In just five months, FemHype has published a total of 162 articles in 16 categories with 32 authors (and 1,122 spam comments 🎉). As we move forward, I thought it was high time we took a moment to appreciate the past. Today, I’m inviting you to help us celebrate how far we’ve all come in so little time and also to welcome your place with us as our new friends in this little community. The following works are some of our earlier, but no less insightful articles from the days where we were just starting out in the gaming blog space. Revisit these stories written by passionate woman fighting for their voices to be heard in an often unforgiving, exclusionary industry. And as you read through their incredible contributions, take a moment to consider submitting one for yourself. We’re a family here, and we’re always looking for new members. 💕
As a woman of color who struggles with her own mental and physical health, there is a lot for me to empathize with here. I’m used to people fetishizing my racial background instead of appreciating who I am as a person or my unique qualities as an individual. My being sick semi-regularly (mainly due to chronic anxiety/stress) isn’t cute or attractive, but cause for a lot of frustration, depression, and missed opportunities. People have and still sometimes interpret me according to their personal biases, regardless of whether or not the qualities they’re ascribing are actually there. Yeah, these parallels run almost uncomfortably deep at times.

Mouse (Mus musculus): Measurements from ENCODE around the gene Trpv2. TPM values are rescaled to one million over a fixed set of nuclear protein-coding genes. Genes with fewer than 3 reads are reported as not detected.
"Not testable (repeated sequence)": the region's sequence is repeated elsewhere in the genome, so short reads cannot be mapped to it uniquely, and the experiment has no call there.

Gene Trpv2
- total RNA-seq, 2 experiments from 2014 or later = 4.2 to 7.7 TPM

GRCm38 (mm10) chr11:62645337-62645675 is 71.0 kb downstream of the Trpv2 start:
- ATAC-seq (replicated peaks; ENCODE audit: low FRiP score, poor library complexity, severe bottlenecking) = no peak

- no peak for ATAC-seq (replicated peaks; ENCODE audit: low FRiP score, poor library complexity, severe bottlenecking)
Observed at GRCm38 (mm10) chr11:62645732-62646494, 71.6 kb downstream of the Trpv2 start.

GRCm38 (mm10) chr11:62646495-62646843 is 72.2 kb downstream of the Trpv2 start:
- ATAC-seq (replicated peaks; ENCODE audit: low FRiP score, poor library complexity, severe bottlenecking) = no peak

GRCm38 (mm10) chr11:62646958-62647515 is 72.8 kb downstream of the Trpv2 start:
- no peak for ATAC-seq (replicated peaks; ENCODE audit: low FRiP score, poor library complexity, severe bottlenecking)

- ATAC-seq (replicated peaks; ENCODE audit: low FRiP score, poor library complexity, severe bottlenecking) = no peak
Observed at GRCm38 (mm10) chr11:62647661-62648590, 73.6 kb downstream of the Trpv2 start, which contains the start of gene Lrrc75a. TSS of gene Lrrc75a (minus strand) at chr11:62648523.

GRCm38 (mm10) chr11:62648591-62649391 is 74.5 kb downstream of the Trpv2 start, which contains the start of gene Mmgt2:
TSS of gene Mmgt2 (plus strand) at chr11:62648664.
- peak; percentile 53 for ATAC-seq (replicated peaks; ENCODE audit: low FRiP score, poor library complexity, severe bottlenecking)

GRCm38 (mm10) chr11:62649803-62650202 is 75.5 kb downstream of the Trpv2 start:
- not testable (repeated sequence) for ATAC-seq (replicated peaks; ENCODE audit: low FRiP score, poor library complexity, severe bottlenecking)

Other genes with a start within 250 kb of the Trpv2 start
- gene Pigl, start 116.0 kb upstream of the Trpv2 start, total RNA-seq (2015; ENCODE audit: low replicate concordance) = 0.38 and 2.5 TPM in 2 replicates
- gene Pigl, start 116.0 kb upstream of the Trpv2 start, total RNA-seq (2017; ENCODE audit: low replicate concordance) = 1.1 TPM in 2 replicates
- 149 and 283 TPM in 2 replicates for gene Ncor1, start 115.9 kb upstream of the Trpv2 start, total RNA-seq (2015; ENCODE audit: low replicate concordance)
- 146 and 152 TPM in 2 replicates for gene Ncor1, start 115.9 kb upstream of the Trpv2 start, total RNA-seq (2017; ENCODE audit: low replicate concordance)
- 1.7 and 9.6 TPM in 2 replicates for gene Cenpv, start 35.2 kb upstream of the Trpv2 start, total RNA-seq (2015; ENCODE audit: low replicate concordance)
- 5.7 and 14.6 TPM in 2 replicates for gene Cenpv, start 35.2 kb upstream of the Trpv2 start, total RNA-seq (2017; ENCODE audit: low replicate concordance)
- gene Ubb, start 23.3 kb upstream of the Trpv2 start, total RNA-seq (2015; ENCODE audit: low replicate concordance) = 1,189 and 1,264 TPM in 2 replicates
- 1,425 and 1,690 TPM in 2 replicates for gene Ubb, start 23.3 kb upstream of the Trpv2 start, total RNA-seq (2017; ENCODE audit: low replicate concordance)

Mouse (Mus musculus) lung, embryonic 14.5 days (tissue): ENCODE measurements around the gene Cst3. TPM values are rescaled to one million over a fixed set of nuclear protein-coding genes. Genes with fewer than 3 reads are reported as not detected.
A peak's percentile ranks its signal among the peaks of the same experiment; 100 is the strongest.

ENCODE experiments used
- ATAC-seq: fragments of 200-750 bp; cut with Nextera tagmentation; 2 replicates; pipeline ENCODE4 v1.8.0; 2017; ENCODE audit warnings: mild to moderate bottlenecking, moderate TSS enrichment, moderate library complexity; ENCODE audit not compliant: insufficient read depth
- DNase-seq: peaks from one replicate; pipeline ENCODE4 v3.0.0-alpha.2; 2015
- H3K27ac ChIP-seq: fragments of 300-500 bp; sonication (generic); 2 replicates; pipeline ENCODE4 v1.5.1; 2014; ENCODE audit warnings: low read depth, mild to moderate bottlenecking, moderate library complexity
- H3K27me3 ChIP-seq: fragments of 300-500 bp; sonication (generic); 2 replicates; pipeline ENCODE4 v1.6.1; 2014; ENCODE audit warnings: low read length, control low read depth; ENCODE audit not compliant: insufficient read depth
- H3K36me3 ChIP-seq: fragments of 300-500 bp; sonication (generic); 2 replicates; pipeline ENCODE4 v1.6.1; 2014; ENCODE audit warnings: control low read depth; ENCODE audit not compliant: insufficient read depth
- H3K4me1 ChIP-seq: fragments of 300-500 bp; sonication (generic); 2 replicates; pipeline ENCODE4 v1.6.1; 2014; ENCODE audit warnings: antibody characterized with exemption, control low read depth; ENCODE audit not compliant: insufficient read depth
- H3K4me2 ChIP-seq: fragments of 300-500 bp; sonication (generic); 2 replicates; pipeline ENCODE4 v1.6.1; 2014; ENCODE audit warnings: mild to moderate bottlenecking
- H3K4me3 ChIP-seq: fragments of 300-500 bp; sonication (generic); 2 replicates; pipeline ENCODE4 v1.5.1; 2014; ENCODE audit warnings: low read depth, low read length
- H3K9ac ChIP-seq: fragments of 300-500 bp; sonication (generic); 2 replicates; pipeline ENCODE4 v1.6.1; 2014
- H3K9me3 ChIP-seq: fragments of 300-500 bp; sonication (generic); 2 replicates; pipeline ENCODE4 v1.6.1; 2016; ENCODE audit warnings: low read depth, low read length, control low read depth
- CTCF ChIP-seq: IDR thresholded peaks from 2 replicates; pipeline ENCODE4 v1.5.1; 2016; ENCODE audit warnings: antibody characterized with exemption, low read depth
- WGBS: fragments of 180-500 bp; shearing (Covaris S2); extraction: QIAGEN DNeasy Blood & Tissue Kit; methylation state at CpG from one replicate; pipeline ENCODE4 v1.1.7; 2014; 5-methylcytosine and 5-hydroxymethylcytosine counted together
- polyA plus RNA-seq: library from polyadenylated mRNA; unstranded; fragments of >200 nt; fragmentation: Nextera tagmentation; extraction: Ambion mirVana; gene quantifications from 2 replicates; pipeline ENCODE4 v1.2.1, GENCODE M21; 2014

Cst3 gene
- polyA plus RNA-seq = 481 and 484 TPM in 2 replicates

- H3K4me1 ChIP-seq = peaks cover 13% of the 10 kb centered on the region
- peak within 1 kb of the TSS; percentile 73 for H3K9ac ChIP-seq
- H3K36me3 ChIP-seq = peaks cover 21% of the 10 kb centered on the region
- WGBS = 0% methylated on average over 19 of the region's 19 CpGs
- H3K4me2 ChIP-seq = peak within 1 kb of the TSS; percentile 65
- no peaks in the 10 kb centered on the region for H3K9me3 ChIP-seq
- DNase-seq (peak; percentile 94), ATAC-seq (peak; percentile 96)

Upon entering my teenage years, I was one confused girl/virtual boy. As I approached puberty, suddenly hanging out with the neighborhood boys in real life was frowned upon. My parents actually told me I couldn’t see them and would throw parties for me to meet the neighborhood girls and make new friends. A few of them and I got along so I would go with it, but the true test was lunchtime at school. As gossip flowed around and over me, I sat, head down, buried in a 900-page novel with a dragon on the cover, ignoring what I thought of as inane chitchat as best I could. But online—online I was free. As soon as I logged in and saw the loading icon, I could get back to who I really was, not who I had to pretend to be to make everyone happy. Soon I had moved from Asheron’s Call to other games, to internet chat rooms, to anime, to fanfiction. As my digital self, I felt unencumbered by the trappings of femininity that everyone around me expected and I never felt comfortable performing.